Former 2016 Trump campaign adviser Carter Page has filed a massive lawsuit against the U.S. government as well as agencies and individuals responsible for illegally spying on him using Foreign Intelligence Surveillance Act orders.
What are the details?
The Federalist reported Friday that Page is seeking "no less than $75 million from the U.S. government, the Department of Justice, the Federal Bureau of Investigations," and individuals involved with Operation Crossfire Hurricane, including fired FBI Director James Comey, fired assistant director Andrew McCabe, fired FBI deputy assistant director of counterintelligence Peter Strzok and former FBI lawyer Lisa Page.
The complaint argues, in part:
The FBI did not have probably cause to lawfully obtain a FISA warrant [against Dr. Page]. Instead, the FBI used documents furnished by Christopher Steele, a Confidential Human Source ("CHS"). As the Crossfire Hurricane team knew, CHS Steele has been paid by the Democratic Party and/or the Hillary Clinton presidential campaign to perform "political opposition research" and dig up dirt on a connection between the Trump campaign and Russia in order to divert attention from the investigation of Clinton's email practices while she was Secretary of State.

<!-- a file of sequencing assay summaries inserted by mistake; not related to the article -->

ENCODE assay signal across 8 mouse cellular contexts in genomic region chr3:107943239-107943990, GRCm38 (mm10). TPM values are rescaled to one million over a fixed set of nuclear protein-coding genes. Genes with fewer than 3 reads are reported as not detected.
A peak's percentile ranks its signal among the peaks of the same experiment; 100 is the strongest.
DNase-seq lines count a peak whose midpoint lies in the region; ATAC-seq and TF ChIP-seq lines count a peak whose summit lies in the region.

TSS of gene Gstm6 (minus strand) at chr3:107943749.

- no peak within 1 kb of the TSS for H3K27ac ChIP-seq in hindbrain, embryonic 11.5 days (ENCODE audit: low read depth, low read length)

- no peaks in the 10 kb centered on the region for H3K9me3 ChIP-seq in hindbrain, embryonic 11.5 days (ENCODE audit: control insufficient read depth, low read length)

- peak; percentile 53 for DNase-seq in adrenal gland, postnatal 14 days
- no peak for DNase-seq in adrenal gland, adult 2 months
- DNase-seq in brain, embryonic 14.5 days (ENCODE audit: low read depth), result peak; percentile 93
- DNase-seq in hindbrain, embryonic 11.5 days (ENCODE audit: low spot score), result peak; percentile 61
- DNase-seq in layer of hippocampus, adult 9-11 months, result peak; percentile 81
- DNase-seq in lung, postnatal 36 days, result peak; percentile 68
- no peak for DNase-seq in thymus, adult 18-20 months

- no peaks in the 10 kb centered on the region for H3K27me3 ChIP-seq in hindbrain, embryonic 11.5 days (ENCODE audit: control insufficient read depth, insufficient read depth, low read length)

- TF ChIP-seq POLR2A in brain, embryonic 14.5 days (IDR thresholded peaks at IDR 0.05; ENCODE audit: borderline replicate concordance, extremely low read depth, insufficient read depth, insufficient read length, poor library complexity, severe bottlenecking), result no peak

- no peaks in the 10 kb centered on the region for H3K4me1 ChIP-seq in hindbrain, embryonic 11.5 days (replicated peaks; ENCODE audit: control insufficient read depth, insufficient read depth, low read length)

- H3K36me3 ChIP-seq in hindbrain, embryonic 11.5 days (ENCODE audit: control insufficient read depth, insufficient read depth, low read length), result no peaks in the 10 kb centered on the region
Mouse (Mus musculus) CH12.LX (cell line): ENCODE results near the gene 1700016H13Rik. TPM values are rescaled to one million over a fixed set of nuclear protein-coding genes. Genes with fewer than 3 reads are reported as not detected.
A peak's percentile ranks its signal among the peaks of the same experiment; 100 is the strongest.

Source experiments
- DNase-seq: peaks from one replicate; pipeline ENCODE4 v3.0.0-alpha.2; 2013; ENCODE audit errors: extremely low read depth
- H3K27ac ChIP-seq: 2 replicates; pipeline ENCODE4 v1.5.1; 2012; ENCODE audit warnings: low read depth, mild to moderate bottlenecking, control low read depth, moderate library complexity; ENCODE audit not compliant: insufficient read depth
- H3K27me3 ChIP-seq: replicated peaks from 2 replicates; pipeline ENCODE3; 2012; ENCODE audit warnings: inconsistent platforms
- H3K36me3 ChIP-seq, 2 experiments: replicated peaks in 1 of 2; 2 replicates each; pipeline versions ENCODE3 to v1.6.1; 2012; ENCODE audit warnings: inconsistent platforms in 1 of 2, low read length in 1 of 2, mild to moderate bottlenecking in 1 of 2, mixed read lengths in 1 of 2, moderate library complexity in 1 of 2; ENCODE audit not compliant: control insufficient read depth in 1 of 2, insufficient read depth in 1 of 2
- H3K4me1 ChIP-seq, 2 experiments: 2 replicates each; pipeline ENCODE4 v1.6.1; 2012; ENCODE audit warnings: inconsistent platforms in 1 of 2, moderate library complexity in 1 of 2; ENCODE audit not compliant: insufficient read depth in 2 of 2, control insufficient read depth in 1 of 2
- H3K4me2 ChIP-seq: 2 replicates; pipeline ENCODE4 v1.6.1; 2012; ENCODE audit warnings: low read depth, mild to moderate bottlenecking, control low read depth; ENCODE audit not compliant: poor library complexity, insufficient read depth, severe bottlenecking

Department of Justice Inspector General Michael Horowitz released a report last year detailing problems found in the FISA process after investigating the FBI's probe into President Donald Trump's 2016 campaign.
As TheBlaze previously reported:
The report also notes "17 significant errors" in the Carter Page FISA applications and "many additional errors" in the procedures that guide the FISA process. "These errors and omissions resulted from case agents providing wrong or incomplete information to OI [the Office of Intelligence] and failing to flag important issues for discussion," the report notes.
Following the release of Howoritz's findings, chief FISA Judge Rosemary Collyer issued a scathing rebuke of the FBI's handling of applications to spy and surveil Page, saying that other FISA applications now fall under question, writing: "The frequency with which representations made by FBI personnel turned out to be unsupported or contradicted by information in their possession, and with which they withheld information detrimental to their case, calls into question whether information contained in other FBI applications is reliable."
The Washington Examiner pointed out that Carter Page was never charged with any wrongdoing. The outlet further noted that McCabe signed off on the final FISA application to surveil Page.
Strzok and Lisa Page — former lovers whose anti-Trump text messages to one another fed speculation that Crossfire Hurricane was politically motivated — were key members of the probe. Both of them have also sued the FBI since leaving the agency.